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Ukraine Signs Drilling Deal With Shell for Shale Gas

By STANLEY REED: Published: January 24, 2013

LONDON — Royal Dutch Shell, the largest oil company in Europe, has signed a contract to drill for natural gas in Ukraine.

The company’s chief executive, Peter Voser, and the Ukrainian president, Viktor F. Yanukovich, signed a production agreement Thursday for the potentially prolific Yuzivska gas field in the eastern part of the country. The signing took place at the World Economic Forum in Davos, Switzerland.

Winning an active Shell drilling program is a potential boon for Ukraine, which is thought to be one of the best bets in Europe for so-called shale gas and tight gas. Such gas, found in porous underground shale rock, is usually withdrawn through the process known as hydraulic fracturing, or fracking. The technique is controversial, because of the potential environmental effects, but Ukraine is more politically receptive to it than some other countries.

The project could also give momentum to unconventional gas extraction in Europe, which lags far behind the United States in this sector.

“All the big boys are there,” said Menno Koch, an analyst at Lambert Energy Advisory in London, speaking of Ukraine. “They see the huge potential of the country.”

Shell has bet heavily on gas globally and wants to make sure it has an entree into any important new production area. Moving into Ukraine would give it access to another potentially significant production area, alongside its efforts in China, South Africa, Canada and Brazil, said Iain Pyle, an analyst at Bernstein Research in London.

Europe is widely thought to have substantial shale gas and related tight gas potential, but it is moving far slower than the United States to scope out and develop its resources. Analysts figure the Continent is 5 to 10 years behind the United States in shale gas development and is unlikely to ever achieve the same scale.

Shell plans to drill 15 wells as part of a 50-year joint venture with a local company called Nadra Yuzivska. It would be the latest in a series of steps ahead for unconventional gas development in Europe.

In December, the British government gave a cautious green light to shale gas exploration. Cuadrilla Resources, a British company backed by the U.S. private equity firm Riverstone Holdings and whose chairman is John Browne, the former chief of BP, says it is planning to seek new permits for hydraulic fracturing at a well near the resort town of Blackpool, England.

Cuadrilla, which has a large swathe of acreage in the area, was ordered to halt most exploration after fracking at one of its wells caused minor earthquakes in 2011.

Drilling for shale gas in densely populated, wealthy West European countries like Britain is a hard sell. Residents worry about potential water pollution from fracking and the disruption and noise of an industry that requires large numbers of wells.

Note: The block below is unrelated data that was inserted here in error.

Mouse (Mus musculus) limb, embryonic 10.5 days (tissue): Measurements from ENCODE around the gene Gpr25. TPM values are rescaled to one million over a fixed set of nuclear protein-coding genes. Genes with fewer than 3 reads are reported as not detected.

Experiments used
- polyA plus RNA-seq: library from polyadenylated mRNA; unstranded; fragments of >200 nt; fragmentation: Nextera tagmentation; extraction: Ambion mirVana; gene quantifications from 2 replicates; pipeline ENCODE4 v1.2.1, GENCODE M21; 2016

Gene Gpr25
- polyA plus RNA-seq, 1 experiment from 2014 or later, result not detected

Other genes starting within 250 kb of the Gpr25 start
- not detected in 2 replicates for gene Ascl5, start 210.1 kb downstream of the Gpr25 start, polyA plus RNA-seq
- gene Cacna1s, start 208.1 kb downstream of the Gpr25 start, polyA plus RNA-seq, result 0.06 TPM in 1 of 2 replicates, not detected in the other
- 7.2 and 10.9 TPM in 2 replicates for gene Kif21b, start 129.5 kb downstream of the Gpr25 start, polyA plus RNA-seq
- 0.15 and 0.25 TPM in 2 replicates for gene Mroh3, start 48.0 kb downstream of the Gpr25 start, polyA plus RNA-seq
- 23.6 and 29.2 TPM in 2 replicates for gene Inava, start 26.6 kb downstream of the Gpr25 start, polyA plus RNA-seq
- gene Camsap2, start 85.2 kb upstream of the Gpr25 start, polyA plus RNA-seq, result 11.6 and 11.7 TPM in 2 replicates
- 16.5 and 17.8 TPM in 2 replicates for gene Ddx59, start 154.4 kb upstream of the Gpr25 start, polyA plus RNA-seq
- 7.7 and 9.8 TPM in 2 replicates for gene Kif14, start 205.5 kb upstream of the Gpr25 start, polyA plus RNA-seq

The oil and gas industry is betting that former Soviet states and satellites like Poland and Ukraine, which are heavily dependent on gas imports from Russia, will be more receptive politically to shale gas exploration and fracking. Ukraine has a particular incentive to develop its own gas resources because in recent years it has twice suffered cutoffs from Russia during disputes.

During a recent interview, Paolo Scaroni, chief executive of the Italian energy company Eni, which is emerging as a major player in natural gas, said he was doubtful about unconventional gas prospects in Western Europe. But “we are extremely active in Poland and Ukraine,” Mr. Scaroni said.

Shell’s Ukraine contract covers the Yuzivska field in the Kharkiv and Donetsk regions. The Ukrainian prime minister, Mykola Azarov, says on the government’s Web site that the area could contain as much as 113 billion cubic meters, or 4 trillion cubic feet, of gas, nearly as much as the confirmed gas reserves of Algeria, a large gas exporter.

It remains to be seen how much if any of the Ukraine gas is recoverable. The government said on its Web site that Shell’s development area could produce 8 to 11 billion cubic meters of gas annually. That would be around 20 percent of Ukraine’s consumption.

Chevron is negotiating for shale gas acreage in Ukraine and is drilling in Poland. The local councils in Ukraine have so far declined to approve Chevron’s deal, though, prompting displeasure from the central government. The local authorities in Shell’s area have approved development.


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